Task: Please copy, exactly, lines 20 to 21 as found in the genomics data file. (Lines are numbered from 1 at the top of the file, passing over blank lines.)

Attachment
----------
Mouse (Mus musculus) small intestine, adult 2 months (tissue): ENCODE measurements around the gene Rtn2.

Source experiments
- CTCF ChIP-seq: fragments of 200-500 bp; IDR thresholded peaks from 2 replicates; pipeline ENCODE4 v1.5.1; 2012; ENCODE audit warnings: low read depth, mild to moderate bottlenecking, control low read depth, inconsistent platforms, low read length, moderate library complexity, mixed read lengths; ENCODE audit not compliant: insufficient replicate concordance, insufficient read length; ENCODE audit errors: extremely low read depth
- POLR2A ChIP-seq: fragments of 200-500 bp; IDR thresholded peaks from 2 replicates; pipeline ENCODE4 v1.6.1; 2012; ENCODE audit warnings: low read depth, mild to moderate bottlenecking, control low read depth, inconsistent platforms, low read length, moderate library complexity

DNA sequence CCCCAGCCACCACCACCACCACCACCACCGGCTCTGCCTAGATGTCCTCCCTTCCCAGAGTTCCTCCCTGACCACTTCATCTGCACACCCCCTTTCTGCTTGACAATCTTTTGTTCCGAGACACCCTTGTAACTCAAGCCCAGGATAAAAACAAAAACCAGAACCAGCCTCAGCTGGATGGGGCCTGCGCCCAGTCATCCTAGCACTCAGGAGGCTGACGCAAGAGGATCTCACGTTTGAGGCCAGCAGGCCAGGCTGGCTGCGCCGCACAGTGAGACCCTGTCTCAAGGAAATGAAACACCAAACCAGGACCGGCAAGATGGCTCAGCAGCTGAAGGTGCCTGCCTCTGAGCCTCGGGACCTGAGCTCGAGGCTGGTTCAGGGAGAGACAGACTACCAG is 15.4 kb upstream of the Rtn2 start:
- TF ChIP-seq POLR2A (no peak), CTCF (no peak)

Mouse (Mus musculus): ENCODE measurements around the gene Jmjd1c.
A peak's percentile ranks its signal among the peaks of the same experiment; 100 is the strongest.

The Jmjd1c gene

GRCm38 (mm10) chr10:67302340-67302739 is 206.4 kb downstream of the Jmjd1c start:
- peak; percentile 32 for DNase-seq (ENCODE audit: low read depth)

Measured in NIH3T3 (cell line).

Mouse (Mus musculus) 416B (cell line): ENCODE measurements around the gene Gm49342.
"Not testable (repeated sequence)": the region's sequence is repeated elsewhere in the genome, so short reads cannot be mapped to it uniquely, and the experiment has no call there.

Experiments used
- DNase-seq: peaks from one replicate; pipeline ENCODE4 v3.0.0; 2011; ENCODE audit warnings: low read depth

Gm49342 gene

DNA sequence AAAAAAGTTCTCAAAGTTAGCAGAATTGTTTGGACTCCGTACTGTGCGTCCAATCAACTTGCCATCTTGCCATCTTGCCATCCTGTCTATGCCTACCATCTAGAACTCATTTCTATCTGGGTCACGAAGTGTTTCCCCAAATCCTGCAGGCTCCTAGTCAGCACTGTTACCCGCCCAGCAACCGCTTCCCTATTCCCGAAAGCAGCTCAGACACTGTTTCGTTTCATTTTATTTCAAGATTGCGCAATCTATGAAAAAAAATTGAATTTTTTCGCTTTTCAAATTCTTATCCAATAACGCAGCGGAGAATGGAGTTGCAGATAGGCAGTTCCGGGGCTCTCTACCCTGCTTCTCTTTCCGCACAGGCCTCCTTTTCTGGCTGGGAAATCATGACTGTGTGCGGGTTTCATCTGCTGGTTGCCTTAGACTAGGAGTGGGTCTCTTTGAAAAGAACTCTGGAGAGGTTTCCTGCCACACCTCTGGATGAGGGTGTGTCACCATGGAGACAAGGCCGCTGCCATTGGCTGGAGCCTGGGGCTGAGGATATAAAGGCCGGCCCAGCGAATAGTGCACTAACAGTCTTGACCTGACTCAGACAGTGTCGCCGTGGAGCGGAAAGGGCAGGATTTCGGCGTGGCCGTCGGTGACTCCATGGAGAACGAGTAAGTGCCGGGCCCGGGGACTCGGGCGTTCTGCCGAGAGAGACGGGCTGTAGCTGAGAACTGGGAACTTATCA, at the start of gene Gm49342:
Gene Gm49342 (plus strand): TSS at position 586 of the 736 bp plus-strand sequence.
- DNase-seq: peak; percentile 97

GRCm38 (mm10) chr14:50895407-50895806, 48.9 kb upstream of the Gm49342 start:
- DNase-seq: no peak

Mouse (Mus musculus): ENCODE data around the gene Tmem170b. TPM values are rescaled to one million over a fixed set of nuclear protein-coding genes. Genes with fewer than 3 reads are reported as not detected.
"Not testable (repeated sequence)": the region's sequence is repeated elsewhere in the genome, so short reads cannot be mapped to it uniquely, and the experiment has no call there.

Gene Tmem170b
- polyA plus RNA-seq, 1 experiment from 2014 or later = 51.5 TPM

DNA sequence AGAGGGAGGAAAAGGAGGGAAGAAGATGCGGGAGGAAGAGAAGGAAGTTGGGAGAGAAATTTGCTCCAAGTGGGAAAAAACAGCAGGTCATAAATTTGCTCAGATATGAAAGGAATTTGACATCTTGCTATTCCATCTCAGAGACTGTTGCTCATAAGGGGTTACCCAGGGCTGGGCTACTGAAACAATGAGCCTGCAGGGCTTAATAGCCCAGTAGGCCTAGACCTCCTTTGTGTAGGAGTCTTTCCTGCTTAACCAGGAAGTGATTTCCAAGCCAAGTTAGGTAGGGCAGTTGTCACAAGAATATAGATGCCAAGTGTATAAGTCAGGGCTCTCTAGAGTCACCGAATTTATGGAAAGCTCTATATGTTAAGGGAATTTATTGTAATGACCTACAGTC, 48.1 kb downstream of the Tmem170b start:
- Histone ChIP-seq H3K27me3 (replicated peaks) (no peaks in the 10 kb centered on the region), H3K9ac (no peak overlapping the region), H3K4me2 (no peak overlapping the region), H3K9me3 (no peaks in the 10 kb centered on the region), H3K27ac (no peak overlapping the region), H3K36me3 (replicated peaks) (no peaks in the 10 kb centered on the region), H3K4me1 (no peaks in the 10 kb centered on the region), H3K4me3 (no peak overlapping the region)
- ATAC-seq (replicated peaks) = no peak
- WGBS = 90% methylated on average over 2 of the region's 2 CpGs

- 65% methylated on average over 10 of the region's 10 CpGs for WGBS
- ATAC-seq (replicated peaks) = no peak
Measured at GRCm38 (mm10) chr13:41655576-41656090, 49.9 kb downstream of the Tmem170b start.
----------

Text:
- DNase-seq: peak; percentile 97

GRCm38 (mm10) chr14:50895407-50895806, 48.9 kb upstream of the Gm49342 start: